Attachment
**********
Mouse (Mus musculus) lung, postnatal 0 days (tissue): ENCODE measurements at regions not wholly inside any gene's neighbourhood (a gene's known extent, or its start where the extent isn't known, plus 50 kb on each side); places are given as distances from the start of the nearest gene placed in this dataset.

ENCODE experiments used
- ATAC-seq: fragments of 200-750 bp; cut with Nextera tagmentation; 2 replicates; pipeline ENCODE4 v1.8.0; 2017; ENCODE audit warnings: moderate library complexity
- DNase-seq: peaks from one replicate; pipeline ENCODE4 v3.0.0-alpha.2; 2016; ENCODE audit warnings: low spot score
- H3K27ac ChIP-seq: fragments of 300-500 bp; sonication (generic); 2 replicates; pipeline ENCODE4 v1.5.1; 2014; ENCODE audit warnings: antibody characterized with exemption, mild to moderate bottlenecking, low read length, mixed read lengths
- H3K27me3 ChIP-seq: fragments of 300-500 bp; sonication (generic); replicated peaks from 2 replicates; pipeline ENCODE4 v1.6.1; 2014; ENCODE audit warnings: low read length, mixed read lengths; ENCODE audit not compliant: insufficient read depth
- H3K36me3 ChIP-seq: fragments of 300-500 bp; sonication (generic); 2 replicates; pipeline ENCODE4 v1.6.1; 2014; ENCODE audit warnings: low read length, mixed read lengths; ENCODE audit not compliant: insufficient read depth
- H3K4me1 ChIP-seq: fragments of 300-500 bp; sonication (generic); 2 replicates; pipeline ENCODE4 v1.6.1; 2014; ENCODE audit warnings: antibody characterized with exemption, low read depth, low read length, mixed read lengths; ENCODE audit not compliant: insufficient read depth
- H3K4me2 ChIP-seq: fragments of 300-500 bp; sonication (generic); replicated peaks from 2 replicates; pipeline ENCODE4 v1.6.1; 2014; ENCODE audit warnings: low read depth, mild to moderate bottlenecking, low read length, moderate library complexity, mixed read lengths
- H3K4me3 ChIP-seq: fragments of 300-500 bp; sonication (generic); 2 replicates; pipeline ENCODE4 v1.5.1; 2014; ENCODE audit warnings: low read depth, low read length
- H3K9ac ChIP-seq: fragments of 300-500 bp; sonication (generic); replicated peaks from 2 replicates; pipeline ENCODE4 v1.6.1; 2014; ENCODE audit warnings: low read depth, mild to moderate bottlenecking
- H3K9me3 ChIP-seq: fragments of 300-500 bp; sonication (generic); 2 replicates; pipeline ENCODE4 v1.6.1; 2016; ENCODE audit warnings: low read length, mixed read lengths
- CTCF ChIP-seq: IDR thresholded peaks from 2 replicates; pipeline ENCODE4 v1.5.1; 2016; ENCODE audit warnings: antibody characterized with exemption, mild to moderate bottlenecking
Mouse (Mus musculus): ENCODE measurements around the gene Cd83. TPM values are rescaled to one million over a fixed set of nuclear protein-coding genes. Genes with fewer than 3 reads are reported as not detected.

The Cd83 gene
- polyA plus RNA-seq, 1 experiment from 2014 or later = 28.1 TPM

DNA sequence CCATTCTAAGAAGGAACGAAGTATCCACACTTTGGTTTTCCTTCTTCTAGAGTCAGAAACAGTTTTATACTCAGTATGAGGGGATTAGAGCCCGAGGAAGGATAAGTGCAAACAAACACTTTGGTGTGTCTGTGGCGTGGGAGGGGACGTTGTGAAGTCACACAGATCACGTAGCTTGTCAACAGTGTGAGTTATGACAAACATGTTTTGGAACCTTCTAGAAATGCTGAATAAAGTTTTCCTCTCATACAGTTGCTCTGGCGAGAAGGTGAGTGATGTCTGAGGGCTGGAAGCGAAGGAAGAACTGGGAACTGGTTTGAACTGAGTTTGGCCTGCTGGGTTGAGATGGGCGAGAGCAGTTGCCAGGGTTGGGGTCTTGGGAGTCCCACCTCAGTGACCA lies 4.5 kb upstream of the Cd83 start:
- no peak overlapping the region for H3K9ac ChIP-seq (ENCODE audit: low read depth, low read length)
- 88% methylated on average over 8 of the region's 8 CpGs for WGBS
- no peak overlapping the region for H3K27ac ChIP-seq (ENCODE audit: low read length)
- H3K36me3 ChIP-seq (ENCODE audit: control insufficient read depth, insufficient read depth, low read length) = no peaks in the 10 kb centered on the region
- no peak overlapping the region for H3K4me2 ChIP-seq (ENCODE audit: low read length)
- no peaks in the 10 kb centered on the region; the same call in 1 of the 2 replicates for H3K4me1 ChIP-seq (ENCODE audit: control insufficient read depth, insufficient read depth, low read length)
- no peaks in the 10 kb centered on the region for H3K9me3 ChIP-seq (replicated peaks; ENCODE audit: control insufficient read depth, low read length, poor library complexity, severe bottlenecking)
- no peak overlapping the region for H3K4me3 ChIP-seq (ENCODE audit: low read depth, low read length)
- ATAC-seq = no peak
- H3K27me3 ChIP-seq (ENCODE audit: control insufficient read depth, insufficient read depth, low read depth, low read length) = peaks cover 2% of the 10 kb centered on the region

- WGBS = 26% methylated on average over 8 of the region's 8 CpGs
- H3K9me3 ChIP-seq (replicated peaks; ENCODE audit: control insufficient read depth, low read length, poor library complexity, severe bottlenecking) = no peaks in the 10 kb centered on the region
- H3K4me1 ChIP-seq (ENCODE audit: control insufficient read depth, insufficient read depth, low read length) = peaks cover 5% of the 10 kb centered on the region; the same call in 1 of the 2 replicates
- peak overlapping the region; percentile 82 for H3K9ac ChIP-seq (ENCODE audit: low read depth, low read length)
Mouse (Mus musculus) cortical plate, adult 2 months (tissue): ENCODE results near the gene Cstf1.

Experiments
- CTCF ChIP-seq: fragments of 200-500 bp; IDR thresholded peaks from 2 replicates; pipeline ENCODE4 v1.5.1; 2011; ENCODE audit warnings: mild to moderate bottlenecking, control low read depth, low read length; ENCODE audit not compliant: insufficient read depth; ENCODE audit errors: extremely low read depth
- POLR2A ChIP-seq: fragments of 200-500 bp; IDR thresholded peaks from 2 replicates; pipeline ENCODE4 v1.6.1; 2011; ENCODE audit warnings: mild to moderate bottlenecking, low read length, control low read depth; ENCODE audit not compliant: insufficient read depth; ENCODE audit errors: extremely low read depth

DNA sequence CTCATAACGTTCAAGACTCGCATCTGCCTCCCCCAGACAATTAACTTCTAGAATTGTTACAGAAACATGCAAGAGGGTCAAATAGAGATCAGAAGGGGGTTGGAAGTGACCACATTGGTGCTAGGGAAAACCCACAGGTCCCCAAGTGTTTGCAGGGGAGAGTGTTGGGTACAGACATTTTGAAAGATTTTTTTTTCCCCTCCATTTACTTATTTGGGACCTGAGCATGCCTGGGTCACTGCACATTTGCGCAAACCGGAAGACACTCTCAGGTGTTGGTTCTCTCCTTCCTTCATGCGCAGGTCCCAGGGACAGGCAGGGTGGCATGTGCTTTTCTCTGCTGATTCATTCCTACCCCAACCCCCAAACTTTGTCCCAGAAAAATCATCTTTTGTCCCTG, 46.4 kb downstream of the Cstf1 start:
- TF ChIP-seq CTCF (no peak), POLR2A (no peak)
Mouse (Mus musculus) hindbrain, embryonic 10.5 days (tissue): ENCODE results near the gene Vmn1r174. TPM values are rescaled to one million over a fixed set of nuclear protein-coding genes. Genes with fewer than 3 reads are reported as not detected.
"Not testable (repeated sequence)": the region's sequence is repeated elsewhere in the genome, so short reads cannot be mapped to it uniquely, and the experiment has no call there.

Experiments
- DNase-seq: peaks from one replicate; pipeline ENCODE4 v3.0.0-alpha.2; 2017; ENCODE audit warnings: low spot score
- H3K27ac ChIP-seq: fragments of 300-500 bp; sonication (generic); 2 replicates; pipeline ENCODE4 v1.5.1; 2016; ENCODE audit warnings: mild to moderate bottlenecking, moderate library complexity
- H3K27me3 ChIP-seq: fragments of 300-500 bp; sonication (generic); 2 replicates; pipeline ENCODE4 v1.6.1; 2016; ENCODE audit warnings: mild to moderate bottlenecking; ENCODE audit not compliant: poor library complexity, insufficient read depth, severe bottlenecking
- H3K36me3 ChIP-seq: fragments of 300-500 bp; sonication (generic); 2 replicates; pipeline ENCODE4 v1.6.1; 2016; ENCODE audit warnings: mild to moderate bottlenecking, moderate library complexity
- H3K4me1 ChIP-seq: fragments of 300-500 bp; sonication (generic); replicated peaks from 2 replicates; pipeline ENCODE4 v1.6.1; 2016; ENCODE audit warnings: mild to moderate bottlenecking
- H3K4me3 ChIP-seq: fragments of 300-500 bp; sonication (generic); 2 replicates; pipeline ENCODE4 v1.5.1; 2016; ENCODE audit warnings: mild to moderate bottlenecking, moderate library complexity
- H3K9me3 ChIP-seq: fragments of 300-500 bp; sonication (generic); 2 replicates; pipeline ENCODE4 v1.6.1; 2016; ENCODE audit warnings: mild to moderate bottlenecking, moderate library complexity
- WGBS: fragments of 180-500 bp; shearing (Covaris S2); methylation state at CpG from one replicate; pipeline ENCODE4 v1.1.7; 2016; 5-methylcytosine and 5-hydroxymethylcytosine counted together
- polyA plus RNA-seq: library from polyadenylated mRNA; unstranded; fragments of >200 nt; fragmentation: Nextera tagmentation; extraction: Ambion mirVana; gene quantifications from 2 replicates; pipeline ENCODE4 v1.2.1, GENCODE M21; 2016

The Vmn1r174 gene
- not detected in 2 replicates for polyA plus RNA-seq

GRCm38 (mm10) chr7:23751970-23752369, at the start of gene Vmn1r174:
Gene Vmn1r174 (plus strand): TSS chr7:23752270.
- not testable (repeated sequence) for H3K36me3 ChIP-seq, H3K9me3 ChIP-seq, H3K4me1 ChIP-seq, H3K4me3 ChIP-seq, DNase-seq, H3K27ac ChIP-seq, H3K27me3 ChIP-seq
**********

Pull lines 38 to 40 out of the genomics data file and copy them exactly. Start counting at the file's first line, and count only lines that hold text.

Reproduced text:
Mouse (Mus musculus) hindbrain, embryonic 10.5 days (tissue): ENCODE results near the gene Vmn1r174. TPM values are rescaled to one million over a fixed set of nuclear protein-coding genes. Genes with fewer than 3 reads are reported as not detected.
"Not testable (repeated sequence)": the region's sequence is repeated elsewhere in the genome, so short reads cannot be mapped to it uniquely, and the experiment has no call there.

Experiments